I thought SetWindowsHookEx would've done what I needed it to do but really it doesn't. Nothing at all what I need.. It monitors events/messages. I then decided to revisit the Detours example, and it looked promising until I saw a line that said:

; our hook which gets called when <insert API> is called in this process

this process... as in not system-wide. So it's back to the code that Frozen sent me.. Just have to figure out how to ensure the global address space for that api was infact patched and not some sort of virtual address space (In which the dll was loaded into as a "copy". If my understanding of inline code is right: I guess it's sorta like a C++ class can be copied/pasted (on the asm level) directly, by the compiler during compiling, at the line the statement was at, or it can simply make a call out and return back.

Basically I guess I'm looking for the opposite direction.. A way to modify the export addresses of a system DLLs' functions because it seems the import side of things would seem to be more of working from the application (Whether it be the exe or application dll that was linking against the system dll) side of things. Definitely interesting stuff though..

I think what I really need is to get a little bit better of an understanding on the kernel level of how DLLs are used. For instance, when an application's import table uses an api call from a system dll, does Windows load that system DLL into a special address space along with the executable? It would almost seem so, given preemptive multitasking. So then if that's the case, the real question is, short of physically going into a hex editor and modifying a system dll, how does one modify a system dll virtually so that when the system dll gets duplicated into various address spaces, the patch gets duplicated as well..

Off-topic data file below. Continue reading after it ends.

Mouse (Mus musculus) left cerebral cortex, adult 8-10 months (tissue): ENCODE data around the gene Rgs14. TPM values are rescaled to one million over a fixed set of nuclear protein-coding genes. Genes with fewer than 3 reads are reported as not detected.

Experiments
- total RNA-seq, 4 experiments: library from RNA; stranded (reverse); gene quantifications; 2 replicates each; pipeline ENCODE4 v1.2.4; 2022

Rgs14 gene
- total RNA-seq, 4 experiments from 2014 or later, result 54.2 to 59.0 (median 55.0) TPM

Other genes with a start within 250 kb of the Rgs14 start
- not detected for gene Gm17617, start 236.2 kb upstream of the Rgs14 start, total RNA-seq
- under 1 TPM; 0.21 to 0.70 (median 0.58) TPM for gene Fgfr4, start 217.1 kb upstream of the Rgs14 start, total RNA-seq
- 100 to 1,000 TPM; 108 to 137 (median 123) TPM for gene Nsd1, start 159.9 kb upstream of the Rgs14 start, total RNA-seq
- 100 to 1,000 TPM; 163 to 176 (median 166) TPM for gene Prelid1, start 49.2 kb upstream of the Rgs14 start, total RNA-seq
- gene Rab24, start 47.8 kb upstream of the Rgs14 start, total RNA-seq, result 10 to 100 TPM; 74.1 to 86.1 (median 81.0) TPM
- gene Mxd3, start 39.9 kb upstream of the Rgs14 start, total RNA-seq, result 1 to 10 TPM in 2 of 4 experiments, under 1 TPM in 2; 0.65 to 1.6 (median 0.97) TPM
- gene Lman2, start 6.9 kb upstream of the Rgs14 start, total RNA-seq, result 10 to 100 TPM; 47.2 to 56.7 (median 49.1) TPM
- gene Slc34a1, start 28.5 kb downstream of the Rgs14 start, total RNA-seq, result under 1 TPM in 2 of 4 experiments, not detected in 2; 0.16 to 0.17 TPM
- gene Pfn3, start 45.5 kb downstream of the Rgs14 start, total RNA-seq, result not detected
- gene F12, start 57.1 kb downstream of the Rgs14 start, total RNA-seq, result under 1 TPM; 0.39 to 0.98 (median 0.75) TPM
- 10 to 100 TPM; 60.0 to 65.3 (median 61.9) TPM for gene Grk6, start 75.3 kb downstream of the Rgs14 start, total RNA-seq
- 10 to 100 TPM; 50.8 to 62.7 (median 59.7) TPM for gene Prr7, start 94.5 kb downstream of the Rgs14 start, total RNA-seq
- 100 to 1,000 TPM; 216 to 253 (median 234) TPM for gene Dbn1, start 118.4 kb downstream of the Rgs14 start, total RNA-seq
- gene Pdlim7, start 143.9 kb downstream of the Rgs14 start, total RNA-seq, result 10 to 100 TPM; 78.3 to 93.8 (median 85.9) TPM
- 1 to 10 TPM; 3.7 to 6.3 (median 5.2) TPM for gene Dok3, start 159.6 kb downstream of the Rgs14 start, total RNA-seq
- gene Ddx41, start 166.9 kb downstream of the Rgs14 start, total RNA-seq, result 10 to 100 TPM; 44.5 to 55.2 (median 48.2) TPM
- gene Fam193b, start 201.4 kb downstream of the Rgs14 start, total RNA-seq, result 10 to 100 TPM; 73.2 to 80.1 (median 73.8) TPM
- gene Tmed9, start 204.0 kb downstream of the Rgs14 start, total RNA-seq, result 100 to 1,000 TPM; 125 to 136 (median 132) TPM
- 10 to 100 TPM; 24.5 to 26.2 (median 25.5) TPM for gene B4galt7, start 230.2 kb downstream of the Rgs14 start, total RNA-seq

It would seem to me that there exists a virtual hierarchy system (Or various layers) that pass information further down the chain and if you hook the topmost you get everything below it. So far everything I'm reading seem to work the issue on an individual process basis, and to me that seems pretty impractical (Having to enumerate all running processes (and watch for new processes) and patch each IAT)

Edit 1:
I think what I'm looking for is System Service Descriptor Table hooking.
Sample of the source I found this at:
Quote:

A kernel mode application can alter this table directly and replace the desired NtXXX functions with pointers to the modified code. This is very powerful because instead of hooking a single program like an IAT hook does, this technique installs a system wide hook that affects every process.

By the sounds of it, I found my answer. YAY! Smile
Post 06 Jun 2008, 00:54
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bitRAKE



Joined: 21 Jul 2003
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bitRAKE

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Post 06 Jun 2008, 01:56
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StakFallT



Joined: 19 Jan 2006
Posts: 48
StakFallT